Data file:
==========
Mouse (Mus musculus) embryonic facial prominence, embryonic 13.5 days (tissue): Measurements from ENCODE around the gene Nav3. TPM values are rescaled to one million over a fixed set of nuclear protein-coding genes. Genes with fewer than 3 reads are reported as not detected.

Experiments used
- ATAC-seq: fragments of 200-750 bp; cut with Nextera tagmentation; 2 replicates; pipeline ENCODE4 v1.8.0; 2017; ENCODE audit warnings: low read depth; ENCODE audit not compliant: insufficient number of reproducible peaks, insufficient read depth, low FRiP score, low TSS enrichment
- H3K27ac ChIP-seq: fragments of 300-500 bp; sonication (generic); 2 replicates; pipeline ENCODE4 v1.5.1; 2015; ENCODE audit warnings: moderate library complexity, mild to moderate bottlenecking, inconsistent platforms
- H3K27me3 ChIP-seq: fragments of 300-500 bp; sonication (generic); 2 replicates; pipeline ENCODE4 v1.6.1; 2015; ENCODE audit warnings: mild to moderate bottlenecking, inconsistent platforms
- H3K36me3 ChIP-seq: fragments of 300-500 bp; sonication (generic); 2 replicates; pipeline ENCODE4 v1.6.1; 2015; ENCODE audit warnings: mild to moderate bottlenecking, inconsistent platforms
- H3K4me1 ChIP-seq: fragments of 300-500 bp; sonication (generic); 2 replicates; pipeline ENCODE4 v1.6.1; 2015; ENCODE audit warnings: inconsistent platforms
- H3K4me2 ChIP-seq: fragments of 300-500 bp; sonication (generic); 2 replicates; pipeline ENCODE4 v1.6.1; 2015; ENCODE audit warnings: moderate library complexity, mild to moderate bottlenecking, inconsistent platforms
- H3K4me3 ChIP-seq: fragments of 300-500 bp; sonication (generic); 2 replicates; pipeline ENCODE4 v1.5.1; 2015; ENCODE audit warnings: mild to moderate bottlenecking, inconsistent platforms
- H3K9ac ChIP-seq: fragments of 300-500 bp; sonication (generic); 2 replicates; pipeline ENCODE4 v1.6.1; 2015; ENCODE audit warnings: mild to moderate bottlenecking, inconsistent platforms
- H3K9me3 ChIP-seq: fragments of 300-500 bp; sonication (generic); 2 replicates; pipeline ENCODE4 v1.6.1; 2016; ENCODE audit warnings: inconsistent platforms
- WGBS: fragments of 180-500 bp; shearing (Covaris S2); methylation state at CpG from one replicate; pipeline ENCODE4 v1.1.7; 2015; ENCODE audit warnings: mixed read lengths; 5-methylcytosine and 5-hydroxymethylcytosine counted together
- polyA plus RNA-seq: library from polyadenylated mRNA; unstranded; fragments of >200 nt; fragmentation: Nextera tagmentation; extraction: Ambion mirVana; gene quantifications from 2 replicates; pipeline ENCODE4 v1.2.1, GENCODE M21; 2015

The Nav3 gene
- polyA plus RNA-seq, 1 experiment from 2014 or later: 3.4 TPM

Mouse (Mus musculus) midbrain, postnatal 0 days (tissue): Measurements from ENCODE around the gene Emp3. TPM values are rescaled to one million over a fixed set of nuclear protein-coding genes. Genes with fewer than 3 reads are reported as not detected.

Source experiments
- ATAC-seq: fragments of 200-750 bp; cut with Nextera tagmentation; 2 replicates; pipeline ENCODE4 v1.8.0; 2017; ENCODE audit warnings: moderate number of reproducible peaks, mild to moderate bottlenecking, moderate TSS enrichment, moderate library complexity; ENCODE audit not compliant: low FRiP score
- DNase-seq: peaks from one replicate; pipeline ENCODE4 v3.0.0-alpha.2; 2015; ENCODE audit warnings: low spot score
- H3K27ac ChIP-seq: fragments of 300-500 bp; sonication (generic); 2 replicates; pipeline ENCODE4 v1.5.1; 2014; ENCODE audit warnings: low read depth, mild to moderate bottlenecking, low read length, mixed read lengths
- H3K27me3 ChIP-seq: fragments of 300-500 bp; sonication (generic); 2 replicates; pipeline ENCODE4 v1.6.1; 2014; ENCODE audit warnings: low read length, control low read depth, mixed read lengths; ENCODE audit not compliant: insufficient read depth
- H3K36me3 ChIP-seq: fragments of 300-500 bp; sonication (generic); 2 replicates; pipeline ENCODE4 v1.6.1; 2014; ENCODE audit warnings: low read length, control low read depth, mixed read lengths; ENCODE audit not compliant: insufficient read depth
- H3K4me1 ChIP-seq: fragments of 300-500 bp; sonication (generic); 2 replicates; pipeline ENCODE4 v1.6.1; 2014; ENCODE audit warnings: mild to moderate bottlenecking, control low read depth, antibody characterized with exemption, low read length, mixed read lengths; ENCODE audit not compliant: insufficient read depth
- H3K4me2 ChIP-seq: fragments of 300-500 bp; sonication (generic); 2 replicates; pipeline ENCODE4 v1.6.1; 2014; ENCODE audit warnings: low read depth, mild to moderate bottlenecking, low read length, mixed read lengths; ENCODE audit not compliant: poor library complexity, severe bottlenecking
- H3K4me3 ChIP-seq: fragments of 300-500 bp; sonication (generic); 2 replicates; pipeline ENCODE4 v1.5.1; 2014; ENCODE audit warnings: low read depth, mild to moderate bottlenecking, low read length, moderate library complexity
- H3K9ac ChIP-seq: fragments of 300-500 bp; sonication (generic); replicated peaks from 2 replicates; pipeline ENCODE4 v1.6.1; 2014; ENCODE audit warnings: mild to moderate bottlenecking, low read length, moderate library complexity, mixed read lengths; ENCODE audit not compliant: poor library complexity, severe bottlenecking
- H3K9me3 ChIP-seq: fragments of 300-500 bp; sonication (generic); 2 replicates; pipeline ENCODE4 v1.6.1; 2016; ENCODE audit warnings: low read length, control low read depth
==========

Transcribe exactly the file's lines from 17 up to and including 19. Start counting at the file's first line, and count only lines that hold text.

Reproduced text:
Source experiments
- ATAC-seq: fragments of 200-750 bp; cut with Nextera tagmentation; 2 replicates; pipeline ENCODE4 v1.8.0; 2017; ENCODE audit warnings: moderate number of reproducible peaks, mild to moderate bottlenecking, moderate TSS enrichment, moderate library complexity; ENCODE audit not compliant: low FRiP score
- DNase-seq: peaks from one replicate; pipeline ENCODE4 v3.0.0-alpha.2; 2015; ENCODE audit warnings: low spot score